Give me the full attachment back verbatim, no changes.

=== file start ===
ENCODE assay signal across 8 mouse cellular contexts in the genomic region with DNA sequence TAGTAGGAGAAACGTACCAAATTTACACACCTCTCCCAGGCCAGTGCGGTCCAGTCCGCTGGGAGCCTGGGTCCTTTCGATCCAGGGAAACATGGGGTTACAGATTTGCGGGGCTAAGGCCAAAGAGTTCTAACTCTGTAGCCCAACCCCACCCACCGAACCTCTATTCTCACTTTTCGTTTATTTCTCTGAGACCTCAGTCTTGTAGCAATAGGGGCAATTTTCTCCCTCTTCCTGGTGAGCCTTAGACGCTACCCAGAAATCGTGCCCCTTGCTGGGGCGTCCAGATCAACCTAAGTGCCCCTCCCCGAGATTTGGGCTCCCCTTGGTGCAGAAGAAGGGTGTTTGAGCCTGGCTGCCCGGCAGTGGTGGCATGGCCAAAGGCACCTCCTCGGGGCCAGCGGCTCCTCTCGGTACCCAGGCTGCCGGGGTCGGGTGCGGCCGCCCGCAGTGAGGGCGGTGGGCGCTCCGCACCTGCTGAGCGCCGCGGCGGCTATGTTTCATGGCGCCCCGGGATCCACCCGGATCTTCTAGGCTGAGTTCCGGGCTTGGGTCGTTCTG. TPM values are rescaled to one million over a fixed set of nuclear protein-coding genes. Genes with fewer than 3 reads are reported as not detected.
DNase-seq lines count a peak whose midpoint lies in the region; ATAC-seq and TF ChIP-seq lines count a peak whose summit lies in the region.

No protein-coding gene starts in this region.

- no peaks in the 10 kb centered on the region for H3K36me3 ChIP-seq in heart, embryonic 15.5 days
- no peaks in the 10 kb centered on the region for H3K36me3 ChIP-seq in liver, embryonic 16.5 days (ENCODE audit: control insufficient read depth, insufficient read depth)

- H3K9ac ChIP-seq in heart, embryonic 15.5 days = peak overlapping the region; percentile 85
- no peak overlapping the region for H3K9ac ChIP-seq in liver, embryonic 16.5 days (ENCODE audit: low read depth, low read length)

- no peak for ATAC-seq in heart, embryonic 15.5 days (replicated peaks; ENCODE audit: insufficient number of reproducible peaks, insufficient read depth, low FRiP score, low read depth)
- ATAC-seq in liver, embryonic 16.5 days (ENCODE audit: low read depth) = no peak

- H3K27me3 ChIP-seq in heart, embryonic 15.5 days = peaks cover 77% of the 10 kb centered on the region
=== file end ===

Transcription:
ENCODE assay signal across 8 mouse cellular contexts in the genomic region with DNA sequence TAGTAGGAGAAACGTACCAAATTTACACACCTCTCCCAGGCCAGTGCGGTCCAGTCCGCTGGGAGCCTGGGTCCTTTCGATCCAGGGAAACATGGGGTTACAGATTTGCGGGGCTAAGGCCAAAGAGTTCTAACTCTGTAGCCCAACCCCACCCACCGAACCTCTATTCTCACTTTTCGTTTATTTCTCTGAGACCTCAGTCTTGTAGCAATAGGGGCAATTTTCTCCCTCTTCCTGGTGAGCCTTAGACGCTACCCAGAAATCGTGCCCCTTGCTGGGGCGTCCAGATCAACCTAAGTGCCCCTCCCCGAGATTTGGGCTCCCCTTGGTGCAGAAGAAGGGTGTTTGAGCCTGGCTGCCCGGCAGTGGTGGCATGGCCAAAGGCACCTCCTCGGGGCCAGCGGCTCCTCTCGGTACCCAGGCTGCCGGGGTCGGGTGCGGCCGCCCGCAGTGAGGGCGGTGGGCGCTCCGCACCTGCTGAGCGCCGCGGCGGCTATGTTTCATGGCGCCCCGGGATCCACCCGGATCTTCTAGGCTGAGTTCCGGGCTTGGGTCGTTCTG. TPM values are rescaled to one million over a fixed set of nuclear protein-coding genes. Genes with fewer than 3 reads are reported as not detected.
DNase-seq lines count a peak whose midpoint lies in the region; ATAC-seq and TF ChIP-seq lines count a peak whose summit lies in the region.

No protein-coding gene starts in this region.

- no peaks in the 10 kb centered on the region for H3K36me3 ChIP-seq in heart, embryonic 15.5 days
- no peaks in the 10 kb centered on the region for H3K36me3 ChIP-seq in liver, embryonic 16.5 days (ENCODE audit: control insufficient read depth, insufficient read depth)

- H3K9ac ChIP-seq in heart, embryonic 15.5 days = peak overlapping the region; percentile 85
- no peak overlapping the region for H3K9ac ChIP-seq in liver, embryonic 16.5 days (ENCODE audit: low read depth, low read length)

- no peak for ATAC-seq in heart, embryonic 15.5 days (replicated peaks; ENCODE audit: insufficient number of reproducible peaks, insufficient read depth, low FRiP score, low read depth)
- ATAC-seq in liver, embryonic 16.5 days (ENCODE audit: low read depth) = no peak

- H3K27me3 ChIP-seq in heart, embryonic 15.5 days = peaks cover 77% of the 10 kb centered on the region